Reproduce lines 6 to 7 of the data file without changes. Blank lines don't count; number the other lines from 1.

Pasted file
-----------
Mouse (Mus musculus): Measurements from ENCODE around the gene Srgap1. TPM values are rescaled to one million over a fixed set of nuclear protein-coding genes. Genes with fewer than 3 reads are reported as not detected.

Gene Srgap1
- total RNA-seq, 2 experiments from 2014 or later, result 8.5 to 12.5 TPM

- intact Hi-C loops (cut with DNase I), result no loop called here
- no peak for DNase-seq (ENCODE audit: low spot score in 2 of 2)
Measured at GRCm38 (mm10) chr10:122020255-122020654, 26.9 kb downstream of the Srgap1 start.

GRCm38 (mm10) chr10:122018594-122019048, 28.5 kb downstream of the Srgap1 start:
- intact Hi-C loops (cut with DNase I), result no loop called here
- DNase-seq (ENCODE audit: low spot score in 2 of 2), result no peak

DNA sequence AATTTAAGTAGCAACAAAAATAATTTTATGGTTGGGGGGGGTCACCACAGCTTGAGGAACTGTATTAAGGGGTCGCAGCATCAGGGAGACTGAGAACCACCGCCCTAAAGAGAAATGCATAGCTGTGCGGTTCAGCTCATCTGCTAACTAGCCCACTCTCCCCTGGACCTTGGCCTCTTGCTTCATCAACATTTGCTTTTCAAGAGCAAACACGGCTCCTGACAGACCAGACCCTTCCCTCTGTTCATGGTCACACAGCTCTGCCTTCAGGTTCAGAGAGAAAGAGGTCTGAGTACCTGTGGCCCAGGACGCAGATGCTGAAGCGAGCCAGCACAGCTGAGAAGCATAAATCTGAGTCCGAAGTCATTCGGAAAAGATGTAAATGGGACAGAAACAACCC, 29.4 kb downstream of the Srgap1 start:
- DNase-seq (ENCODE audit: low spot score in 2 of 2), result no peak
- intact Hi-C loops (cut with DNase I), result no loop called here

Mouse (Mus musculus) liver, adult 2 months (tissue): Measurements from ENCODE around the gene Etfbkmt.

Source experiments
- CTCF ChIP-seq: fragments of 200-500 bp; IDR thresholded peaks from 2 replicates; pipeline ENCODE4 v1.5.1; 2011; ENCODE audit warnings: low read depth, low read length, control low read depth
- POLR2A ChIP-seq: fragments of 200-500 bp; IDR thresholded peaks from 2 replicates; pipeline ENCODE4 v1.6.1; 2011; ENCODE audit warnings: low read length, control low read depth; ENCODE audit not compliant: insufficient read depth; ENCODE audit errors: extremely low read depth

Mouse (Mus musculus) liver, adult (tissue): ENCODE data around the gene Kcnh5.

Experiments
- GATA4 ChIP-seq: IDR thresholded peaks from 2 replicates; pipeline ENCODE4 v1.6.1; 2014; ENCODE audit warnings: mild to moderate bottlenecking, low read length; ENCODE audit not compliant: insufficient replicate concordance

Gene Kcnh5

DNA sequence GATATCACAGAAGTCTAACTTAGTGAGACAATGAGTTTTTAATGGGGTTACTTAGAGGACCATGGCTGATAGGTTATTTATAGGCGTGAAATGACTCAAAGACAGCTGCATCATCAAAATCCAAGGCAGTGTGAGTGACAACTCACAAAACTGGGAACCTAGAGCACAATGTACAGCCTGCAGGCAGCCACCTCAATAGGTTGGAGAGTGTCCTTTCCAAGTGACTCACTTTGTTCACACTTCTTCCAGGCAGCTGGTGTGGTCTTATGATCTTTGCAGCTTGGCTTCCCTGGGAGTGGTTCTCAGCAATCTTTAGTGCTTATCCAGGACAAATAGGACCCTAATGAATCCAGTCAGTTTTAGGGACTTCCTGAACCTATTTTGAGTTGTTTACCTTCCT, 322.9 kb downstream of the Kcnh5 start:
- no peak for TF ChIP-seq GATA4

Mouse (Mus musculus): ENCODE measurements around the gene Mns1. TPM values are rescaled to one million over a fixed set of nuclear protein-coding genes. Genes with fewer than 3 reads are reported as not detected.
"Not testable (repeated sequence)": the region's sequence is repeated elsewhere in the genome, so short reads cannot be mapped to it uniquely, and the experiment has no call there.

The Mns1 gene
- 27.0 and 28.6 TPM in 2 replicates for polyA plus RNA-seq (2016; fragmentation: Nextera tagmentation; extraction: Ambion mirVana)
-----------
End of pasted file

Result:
Measured at GRCm38 (mm10) chr10:122020255-122020654, 26.9 kb downstream of the Srgap1 start.

GRCm38 (mm10) chr10:122018594-122019048, 28.5 kb downstream of the Srgap1 start: